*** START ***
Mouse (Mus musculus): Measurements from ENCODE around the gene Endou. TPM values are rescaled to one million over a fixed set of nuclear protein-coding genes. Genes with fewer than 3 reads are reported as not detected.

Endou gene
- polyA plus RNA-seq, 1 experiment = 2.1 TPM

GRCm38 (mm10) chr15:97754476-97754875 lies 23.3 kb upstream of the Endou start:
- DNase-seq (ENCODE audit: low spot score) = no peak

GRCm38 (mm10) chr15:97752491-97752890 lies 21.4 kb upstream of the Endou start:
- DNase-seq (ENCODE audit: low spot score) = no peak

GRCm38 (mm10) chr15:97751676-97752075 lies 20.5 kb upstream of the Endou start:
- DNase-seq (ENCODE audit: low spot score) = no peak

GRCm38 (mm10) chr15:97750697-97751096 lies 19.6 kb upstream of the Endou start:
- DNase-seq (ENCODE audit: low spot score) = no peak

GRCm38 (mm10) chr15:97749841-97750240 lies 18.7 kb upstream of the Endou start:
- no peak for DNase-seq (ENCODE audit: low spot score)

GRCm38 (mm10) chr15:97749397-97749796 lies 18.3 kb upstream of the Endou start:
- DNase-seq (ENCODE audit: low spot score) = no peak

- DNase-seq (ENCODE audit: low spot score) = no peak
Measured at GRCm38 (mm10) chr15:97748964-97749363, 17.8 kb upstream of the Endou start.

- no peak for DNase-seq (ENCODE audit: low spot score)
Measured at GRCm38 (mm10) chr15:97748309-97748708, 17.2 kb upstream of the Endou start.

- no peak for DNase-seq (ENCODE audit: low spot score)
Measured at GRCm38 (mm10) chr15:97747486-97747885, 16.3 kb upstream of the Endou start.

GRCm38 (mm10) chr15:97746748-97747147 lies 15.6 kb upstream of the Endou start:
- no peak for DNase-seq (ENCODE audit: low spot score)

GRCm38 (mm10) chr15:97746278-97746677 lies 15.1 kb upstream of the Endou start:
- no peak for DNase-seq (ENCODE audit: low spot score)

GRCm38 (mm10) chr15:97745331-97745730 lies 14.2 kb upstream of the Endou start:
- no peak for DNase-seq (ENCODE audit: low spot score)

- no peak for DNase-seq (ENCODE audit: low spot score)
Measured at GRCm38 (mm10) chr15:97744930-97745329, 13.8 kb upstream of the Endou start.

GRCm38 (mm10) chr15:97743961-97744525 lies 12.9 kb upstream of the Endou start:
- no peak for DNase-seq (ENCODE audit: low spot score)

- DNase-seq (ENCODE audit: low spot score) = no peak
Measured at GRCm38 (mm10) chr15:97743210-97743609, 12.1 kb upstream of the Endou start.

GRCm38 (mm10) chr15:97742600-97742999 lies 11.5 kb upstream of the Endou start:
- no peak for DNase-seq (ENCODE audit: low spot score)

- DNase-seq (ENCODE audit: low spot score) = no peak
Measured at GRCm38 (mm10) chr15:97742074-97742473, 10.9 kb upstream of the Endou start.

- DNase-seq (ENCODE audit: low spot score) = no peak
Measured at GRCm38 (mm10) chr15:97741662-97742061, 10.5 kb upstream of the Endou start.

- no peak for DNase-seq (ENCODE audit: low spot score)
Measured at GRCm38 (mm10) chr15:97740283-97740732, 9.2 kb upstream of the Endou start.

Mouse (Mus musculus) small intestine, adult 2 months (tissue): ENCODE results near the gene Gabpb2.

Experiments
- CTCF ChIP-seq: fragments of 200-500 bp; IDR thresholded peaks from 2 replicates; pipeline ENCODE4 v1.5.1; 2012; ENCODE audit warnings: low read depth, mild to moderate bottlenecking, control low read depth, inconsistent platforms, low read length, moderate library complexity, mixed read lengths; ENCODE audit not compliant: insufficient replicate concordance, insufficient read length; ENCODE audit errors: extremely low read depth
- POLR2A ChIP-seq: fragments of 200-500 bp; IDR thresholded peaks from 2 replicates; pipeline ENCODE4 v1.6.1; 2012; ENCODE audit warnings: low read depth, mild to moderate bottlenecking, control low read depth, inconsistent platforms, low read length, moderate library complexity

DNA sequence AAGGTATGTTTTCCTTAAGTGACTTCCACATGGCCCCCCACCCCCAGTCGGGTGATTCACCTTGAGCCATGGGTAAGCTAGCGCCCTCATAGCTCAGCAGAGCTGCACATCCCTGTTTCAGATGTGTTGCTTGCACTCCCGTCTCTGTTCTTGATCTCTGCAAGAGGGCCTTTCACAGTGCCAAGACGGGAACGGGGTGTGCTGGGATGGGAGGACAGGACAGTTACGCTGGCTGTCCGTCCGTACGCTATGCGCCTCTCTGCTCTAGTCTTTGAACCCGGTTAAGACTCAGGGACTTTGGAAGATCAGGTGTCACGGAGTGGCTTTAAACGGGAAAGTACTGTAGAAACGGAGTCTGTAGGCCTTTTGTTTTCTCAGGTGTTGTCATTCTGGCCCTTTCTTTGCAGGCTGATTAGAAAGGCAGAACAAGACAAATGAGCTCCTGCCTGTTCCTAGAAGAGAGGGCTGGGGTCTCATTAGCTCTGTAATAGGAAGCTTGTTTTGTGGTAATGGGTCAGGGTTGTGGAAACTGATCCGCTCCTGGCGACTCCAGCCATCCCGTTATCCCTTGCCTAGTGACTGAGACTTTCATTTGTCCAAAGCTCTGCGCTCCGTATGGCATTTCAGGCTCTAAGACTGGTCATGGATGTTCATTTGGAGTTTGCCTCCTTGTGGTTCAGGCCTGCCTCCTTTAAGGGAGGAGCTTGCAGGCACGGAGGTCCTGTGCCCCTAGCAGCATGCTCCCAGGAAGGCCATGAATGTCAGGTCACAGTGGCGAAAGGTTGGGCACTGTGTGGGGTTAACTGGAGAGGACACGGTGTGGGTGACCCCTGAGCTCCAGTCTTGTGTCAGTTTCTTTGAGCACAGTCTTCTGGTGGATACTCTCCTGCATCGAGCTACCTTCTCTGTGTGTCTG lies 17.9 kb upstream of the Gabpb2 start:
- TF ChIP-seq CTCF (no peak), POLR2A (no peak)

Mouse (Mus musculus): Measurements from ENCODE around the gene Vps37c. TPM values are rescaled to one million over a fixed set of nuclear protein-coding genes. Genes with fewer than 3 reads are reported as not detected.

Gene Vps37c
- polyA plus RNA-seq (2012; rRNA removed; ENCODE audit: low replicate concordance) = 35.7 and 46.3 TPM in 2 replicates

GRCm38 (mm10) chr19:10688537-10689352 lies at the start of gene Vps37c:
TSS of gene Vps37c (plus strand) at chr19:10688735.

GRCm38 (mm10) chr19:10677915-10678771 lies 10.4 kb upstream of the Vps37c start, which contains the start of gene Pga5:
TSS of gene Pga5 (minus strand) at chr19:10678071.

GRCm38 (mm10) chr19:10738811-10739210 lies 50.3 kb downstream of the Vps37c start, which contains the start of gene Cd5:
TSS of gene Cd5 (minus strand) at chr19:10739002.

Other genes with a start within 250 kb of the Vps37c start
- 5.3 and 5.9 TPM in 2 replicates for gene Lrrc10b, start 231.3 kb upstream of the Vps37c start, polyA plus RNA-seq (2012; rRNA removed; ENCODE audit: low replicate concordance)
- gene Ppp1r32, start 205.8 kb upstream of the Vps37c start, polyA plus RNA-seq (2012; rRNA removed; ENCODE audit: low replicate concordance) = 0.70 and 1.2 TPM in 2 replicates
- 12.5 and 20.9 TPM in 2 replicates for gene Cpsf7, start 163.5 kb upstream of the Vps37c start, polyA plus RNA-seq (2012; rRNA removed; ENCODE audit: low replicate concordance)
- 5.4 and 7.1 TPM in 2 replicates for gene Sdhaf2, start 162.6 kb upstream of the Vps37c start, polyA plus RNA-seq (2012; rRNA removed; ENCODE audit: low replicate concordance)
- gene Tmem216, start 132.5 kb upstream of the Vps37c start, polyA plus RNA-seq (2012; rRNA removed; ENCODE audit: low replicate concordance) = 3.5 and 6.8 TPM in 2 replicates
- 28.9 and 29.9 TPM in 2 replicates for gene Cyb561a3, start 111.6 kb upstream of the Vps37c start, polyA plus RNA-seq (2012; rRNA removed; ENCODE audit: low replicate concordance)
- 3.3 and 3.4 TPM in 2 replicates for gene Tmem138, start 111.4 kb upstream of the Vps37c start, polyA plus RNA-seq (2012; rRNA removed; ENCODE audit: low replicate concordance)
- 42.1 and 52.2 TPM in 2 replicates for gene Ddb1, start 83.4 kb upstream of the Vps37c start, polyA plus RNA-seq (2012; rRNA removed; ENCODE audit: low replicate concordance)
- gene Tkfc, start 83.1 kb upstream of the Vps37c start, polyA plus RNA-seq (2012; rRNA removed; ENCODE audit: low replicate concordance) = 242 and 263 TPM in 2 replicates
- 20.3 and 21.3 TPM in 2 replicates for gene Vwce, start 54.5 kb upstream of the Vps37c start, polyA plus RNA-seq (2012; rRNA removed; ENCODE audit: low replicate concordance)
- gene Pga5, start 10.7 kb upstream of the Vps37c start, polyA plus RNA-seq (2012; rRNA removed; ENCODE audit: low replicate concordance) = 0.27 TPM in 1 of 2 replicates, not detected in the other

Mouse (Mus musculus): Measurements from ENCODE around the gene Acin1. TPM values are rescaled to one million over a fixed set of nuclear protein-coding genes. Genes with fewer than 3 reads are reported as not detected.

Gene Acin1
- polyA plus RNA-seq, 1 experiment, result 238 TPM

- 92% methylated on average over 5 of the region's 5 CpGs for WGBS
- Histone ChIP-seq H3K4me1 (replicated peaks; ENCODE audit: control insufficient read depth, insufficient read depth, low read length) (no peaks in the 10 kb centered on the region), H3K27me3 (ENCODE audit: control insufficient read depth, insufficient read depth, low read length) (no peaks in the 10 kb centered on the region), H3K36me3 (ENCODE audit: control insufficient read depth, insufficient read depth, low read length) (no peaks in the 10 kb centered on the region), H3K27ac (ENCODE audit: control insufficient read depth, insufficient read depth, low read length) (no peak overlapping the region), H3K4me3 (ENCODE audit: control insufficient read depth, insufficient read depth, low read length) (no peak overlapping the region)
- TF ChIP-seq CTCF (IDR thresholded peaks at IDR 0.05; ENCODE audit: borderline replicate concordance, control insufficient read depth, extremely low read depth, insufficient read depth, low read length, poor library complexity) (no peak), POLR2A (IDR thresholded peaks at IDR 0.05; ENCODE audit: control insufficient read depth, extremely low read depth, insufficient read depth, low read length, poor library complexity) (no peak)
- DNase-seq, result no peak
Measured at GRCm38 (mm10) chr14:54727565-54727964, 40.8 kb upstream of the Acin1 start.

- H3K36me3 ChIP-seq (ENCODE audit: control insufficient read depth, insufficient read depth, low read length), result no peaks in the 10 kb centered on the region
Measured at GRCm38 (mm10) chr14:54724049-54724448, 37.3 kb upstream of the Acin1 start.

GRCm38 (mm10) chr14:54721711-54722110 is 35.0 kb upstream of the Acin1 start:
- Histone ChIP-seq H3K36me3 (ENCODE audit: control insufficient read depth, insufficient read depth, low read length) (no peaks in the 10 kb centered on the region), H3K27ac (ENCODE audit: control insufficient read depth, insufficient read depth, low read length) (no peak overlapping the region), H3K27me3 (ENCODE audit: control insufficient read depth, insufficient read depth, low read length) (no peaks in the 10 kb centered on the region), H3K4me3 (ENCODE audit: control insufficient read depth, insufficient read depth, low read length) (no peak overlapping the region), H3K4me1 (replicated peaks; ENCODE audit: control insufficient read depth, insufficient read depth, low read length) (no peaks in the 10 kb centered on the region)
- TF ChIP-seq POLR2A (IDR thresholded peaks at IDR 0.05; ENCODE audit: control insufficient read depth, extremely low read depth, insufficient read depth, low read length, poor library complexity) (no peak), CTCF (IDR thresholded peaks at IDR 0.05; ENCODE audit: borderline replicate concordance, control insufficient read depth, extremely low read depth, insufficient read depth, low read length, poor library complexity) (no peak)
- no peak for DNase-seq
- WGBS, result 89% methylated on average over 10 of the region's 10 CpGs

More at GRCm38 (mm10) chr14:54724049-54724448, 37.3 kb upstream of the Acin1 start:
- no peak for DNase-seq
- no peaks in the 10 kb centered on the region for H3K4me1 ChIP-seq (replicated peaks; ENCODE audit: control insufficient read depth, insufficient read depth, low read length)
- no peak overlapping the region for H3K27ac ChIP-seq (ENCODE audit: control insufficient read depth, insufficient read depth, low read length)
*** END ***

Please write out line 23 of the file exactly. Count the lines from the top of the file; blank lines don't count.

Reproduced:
- no peak for DNase-seq (ENCODE audit: low spot score)